Will combines the modern and the classic in his choice of EDC gear. See all of his choices at Everyday Carry . . .

28 Responses to Everyday Carry Pocket Dump of the Day – Will Duncan

    • It’s only the second time I’ve seen them on Pocket Dump, might be the beginning of trend…
      I have a knuckle too but it’s in a desk drawer and never (as far as any of you know) in my pocket – thus would have no honest place in a Dump photo.
      Does make me question the authenticity of this…

      • I kinda see including it as a declaration of his attitude, more than anything.

        Think about it, if you use the knuckles, you’re at a serious disadvantage if the fight goes south and you suddenly decide you need the gun, unless your weak hand skills are strong…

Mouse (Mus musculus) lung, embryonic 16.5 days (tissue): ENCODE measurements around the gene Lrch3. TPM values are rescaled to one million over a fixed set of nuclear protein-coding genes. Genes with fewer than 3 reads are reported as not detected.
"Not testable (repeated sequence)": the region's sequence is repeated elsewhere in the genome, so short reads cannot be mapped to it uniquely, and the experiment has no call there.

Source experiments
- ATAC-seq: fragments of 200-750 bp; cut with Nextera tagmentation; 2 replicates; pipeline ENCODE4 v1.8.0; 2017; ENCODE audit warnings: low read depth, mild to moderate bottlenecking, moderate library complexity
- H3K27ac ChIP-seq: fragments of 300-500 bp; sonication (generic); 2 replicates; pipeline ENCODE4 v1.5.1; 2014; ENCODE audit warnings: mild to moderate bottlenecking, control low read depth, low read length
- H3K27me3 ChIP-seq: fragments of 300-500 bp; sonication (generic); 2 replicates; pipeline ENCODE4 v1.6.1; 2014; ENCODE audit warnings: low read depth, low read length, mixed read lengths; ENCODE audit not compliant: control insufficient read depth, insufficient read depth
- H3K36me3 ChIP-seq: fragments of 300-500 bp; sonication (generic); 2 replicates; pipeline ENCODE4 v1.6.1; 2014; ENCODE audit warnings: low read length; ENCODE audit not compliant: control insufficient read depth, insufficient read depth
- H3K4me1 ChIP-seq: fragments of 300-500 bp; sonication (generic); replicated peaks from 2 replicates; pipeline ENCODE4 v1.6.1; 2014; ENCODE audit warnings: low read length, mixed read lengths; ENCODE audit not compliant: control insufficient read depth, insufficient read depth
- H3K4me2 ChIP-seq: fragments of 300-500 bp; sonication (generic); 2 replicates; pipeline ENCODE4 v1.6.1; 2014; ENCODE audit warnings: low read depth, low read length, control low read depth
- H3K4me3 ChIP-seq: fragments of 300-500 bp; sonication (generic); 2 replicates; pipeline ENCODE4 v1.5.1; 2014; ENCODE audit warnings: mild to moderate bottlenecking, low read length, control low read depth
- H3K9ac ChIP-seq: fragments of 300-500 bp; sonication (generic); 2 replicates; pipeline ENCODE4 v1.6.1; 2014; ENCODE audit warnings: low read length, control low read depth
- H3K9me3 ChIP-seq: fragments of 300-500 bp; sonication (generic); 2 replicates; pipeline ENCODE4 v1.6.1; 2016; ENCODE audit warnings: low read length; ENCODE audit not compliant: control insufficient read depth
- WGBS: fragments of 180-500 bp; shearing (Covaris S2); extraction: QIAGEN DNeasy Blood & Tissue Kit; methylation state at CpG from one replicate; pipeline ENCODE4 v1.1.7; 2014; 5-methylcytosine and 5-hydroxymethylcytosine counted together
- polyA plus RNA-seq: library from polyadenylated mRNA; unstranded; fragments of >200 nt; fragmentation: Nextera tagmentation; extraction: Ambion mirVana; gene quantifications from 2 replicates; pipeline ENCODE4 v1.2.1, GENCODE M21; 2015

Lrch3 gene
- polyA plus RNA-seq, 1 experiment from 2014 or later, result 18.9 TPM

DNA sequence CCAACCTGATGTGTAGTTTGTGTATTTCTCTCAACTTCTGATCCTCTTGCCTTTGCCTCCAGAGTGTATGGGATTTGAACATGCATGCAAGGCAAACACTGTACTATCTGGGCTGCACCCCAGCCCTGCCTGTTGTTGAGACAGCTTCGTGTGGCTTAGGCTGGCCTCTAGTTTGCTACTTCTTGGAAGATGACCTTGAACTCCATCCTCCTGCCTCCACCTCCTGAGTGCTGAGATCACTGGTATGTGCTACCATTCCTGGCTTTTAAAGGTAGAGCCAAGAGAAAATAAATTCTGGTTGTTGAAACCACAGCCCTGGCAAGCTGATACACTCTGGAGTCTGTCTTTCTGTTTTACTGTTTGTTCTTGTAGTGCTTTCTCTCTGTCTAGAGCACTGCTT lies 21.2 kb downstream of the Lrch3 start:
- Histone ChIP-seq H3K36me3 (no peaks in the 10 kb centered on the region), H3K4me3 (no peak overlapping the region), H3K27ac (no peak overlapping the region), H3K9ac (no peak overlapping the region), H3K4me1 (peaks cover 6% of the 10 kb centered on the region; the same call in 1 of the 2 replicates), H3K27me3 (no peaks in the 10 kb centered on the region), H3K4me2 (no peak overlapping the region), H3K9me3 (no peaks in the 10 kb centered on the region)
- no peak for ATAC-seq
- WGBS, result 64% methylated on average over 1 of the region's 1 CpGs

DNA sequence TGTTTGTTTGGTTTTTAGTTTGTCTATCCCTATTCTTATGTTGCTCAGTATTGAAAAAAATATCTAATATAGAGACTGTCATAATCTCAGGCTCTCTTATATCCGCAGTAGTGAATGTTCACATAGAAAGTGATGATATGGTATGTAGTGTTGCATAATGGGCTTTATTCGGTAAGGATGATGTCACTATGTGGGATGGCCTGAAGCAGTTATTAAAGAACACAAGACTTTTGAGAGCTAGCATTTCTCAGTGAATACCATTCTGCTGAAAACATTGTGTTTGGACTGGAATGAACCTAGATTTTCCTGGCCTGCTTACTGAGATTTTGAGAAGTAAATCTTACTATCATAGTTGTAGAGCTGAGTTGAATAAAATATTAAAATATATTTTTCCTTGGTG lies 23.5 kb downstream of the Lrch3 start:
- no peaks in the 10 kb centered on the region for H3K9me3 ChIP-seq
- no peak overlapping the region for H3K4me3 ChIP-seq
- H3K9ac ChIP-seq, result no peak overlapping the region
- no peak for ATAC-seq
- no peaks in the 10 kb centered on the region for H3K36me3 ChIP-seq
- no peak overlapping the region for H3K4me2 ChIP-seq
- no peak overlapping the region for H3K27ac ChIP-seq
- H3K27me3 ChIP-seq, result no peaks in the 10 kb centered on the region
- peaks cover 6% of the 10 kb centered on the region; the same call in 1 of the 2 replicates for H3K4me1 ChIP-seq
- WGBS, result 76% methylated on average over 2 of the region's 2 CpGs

• I’m a lefty. How much reduction in muzzle flip might I see if the knuckles are on my right hand and I drop into a Jeff Cooper approved stance?

        • My weak hand skills are lousy. If I pick up my pistol with my left hand and put holes in paper, everything about that just screams *wrong* really loud to me, and the lack of my marksmanship reflects that on the target.

          If you can throw a punch with each hand equally well, you’re a better fighter than me…

    • Yes!

      I’m seriously thinking of risking felony charges for a useless item that can only really be used in an offensive rather than defensive manner (which proper self defense is, in many cases- throwing the first punch, to be fair) as oppose to something else.

      And look at the cool finish I have on my designer knucks!

      • Is that dark earth tone cerakote? You gotta admire a man who can color coordinate. Does he stuff it all in his desert tan ‘murse’ (man-purse)?